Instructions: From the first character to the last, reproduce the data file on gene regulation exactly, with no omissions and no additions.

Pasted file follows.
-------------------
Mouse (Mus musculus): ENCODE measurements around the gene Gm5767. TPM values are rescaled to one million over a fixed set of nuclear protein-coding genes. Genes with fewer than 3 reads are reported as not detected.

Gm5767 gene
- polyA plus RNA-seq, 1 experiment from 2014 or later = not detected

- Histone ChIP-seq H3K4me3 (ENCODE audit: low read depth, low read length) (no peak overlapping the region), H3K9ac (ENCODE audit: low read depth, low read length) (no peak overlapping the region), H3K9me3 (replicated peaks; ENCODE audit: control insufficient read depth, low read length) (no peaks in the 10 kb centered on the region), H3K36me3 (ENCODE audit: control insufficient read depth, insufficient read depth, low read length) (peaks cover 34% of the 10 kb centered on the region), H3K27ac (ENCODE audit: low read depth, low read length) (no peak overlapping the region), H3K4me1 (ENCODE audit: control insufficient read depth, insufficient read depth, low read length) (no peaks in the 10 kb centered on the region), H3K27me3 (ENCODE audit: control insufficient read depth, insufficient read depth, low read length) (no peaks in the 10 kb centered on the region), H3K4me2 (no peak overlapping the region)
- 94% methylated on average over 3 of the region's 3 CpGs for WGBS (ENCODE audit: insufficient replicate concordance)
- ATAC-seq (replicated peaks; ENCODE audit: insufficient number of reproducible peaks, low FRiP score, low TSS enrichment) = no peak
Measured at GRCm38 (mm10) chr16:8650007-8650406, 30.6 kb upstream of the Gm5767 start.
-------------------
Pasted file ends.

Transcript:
Mouse (Mus musculus): ENCODE measurements around the gene Gm5767. TPM values are rescaled to one million over a fixed set of nuclear protein-coding genes. Genes with fewer than 3 reads are reported as not detected.

Gm5767 gene
- polyA plus RNA-seq, 1 experiment from 2014 or later = not detected

- Histone ChIP-seq H3K4me3 (ENCODE audit: low read depth, low read length) (no peak overlapping the region), H3K9ac (ENCODE audit: low read depth, low read length) (no peak overlapping the region), H3K9me3 (replicated peaks; ENCODE audit: control insufficient read depth, low read length) (no peaks in the 10 kb centered on the region), H3K36me3 (ENCODE audit: control insufficient read depth, insufficient read depth, low read length) (peaks cover 34% of the 10 kb centered on the region), H3K27ac (ENCODE audit: low read depth, low read length) (no peak overlapping the region), H3K4me1 (ENCODE audit: control insufficient read depth, insufficient read depth, low read length) (no peaks in the 10 kb centered on the region), H3K27me3 (ENCODE audit: control insufficient read depth, insufficient read depth, low read length) (no peaks in the 10 kb centered on the region), H3K4me2 (no peak overlapping the region)
- 94% methylated on average over 3 of the region's 3 CpGs for WGBS (ENCODE audit: insufficient replicate concordance)
- ATAC-seq (replicated peaks; ENCODE audit: insufficient number of reproducible peaks, low FRiP score, low TSS enrichment) = no peak
Measured at GRCm38 (mm10) chr16:8650007-8650406, 30.6 kb upstream of the Gm5767 start.